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By Daniel Lammin
23rd October 2013

For some reason, the beloved fairy tale of Snow White has been getting more cinematic interest of late than usual, most notably with ‘Snow White And The Huntsman’ (2012), a lacklustre attempt to turn the quaint story into an action epic. Completely out of nowhere, however, comes easily the most successful adaptation since the great Disney film in 1937. With his new film ‘Blancanieves’, Spanish writer and director Pablo Berger has returned to the magic of the tale, and realised the great magic of cinema in the process.

Our Snow White is Carmen (Macarena Garcia), a young woman in 1920s Spain, the daughter of a famous bullfighter crippled during a fight. After the death of her grandmother, Carmen is taken in by her father and her wicked stepmother Encarna (Maribel Verdu). Once Carmen comes of age and her father dies, Encarna tries to have her killed, but of course, Carmen escapes and ends up with a group of dwarf bullfighters, where she realises her inherited skills in the ring and starts to follow her destiny.

The story is beautifully simple and told with all the charm of a fable. Berger takes all the literal magic out of the story but leaves the narrative magic intact. The time and setting is refreshingly different and very appropriate for his retelling, allowing the story and characters to indulge in both the culture of Spain and the 1920s. Carmen, her father, the dwarves and her extended family represent the passionate, driven blood of Spain, while the slightly sadistic and greedy Encarna represents everything greedy about the emerging modern world. The clash of these two ways of life is thrilling, and adds great depth to the film.


What really pumps up the charm, however, is the manner in which Berger tells the story. ‘Blancanieves’ is, in fact, a silent film. There is not a word of dialogue spoken, relying on visual storytelling, as well as occasional title cards to give important moments of text dialogue or exposition. This could seem a bit "been here, done that’ after ‘The Artist’ (2011), but this is an arguably better use of the style. While ‘The Artist’ placed the token recreation of the tropes of silent cinema ahead of its narrative, ‘Blancanieves’ uses the method to the benefit of the story. There’s no attempt to make the film seem dated or from another era. In its execution, it is very much a modern silent film. Kiko de la Rica’s cinematography is absolutely gorgeous, some of the best black and white photography we’ve seen in a very long time, and is brought vividly to life with Fernando Franco’s stunning editing. In particular, the sequence in the final act where Carmen comes to grips with her destiny is a mighty feat of artistic editing, and though the film can occasionally take its time, the rhythm of it prevents it from ever feeling laborious. And bringing it all together is the terrific and eclectic music from Alfosno de Vilallonga, which combines the style of silent cinema scores with a thumping and rousing Spanish flavour. As both a piece of storytelling and a feat of cinematic magic, ‘Blancanieves’ is an absolute delight.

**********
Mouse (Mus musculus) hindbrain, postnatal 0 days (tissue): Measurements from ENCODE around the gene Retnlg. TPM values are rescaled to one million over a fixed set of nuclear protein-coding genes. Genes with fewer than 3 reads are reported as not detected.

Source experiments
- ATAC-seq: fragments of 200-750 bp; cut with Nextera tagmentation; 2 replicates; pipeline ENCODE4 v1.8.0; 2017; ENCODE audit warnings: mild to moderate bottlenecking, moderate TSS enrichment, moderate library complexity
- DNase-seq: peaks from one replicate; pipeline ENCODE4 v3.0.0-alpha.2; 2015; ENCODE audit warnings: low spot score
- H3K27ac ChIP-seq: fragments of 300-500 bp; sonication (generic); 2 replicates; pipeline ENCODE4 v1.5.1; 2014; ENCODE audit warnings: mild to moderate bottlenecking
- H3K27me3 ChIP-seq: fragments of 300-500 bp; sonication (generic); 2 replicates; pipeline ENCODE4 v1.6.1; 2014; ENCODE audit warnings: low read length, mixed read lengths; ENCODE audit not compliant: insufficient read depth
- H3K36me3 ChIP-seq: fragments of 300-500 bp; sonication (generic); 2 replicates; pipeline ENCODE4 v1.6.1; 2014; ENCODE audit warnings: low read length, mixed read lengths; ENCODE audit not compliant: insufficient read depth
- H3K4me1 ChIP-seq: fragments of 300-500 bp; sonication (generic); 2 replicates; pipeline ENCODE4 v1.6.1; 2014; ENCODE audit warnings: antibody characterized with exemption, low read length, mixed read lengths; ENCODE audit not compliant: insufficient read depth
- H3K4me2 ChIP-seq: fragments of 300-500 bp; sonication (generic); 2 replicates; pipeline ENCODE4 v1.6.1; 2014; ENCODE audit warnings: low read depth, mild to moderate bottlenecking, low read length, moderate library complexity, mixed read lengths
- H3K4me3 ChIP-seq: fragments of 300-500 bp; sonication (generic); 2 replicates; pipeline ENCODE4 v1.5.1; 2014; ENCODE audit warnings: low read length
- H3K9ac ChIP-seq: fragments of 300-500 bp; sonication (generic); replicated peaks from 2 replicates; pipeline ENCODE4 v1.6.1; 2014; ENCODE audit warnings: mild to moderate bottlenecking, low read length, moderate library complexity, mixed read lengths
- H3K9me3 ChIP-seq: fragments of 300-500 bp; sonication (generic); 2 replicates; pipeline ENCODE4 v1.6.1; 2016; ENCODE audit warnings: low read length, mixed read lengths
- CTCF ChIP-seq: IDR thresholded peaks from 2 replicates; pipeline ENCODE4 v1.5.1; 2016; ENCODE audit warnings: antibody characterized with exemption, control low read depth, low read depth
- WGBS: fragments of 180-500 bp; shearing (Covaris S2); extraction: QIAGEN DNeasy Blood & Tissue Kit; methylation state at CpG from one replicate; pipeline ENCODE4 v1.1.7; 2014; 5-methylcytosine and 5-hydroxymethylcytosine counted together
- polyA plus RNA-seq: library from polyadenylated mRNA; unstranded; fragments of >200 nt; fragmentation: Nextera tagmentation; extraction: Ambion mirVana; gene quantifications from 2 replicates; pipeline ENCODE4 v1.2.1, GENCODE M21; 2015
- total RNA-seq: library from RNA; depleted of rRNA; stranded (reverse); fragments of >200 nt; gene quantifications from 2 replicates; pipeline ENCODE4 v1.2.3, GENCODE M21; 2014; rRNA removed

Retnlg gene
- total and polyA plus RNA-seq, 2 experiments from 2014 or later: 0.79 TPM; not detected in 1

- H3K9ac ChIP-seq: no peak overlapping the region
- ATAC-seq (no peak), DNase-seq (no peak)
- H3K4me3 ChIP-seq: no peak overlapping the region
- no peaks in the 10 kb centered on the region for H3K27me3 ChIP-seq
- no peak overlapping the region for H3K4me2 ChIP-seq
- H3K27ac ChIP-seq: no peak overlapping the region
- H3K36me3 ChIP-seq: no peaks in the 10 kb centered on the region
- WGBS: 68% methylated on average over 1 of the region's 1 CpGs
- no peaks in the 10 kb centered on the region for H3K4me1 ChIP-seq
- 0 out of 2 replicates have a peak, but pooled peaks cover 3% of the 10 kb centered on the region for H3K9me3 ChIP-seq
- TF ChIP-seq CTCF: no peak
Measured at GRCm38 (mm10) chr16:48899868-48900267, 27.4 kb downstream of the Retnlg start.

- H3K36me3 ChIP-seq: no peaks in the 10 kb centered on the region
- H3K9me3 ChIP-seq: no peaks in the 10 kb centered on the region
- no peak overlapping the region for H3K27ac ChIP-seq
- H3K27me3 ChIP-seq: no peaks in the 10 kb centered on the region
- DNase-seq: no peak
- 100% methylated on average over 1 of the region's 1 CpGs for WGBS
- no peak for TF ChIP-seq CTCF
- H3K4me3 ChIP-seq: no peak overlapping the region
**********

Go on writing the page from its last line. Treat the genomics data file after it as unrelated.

It’s a real triumph for these actors that they can give such wonderful performances without the aide of dialogue, but without resorting to cheap tricks of melodrama and excess.

Thankfully, the performances are just as noteworthy. Macarena Garcia is wonderful as the grown-up and independent Carmen, her face lighting up the screen every moment she appears. The same can be said for Sofia Oria, in the role of the young Carmen, who demonstrates tremendous talent for such a young actor. Especially without spoken dialogue, a lot rests on Carmen as a protagonist, and both Garcia and Oria ensure she remains a moving and memorable character. Maribel Verdú, who was so powerful in Guillermo Del Toro’s masterpiece ‘Pan’s Labyrinth’ (2006), is the complete antithesis here as Encarna, a wonderfully wicked and tremendously fun villain. Rather than simply go for over-the-top, Verdú plays on Encarna’s indulgences, a disgruntled nurse who takes an opportunity to woo the crippled and widowed matador, remove his daughter and take over his estate. She’s a real delight in this film. Also terrific is Daniel Gimenez Cacho as Carmen’s father, Antonio Villalta, a broken man who finds solace in his young daughter and gives her the lessons that will eventually bring her to success. It’s a real triumph for these actors that they can give such wonderful performances without the aide of dialogue, but without resorting to cheap tricks of melodrama and excess.

‘Blancanieves’ is an absolute delight of a film, a simple fairytale that revels in the art of storytelling, both through narrative and cinema. It has exactly the right balance of humour, danger, intrigue and sadness, and builds towards a thrilling final act and a moving coda. It’s another example of the brilliant cinema that comes out of Spain, and a clear demonstration of the talent behind Pablo Berger and his team. This kind of film thinks it comes along more often than it does, and usually ends up being a half-baked disappointment. ‘Blancanieves’, however, is the real deal. Take a bite of this apple, and you won’t regret it.

RELEASE DATE: 24/10/2013
RUN TIME: 1h 44m
CAST: Maribel Verdú
Daniel Giménez Cacho
Ángela Molina
DIRECTOR: Pablo Berger
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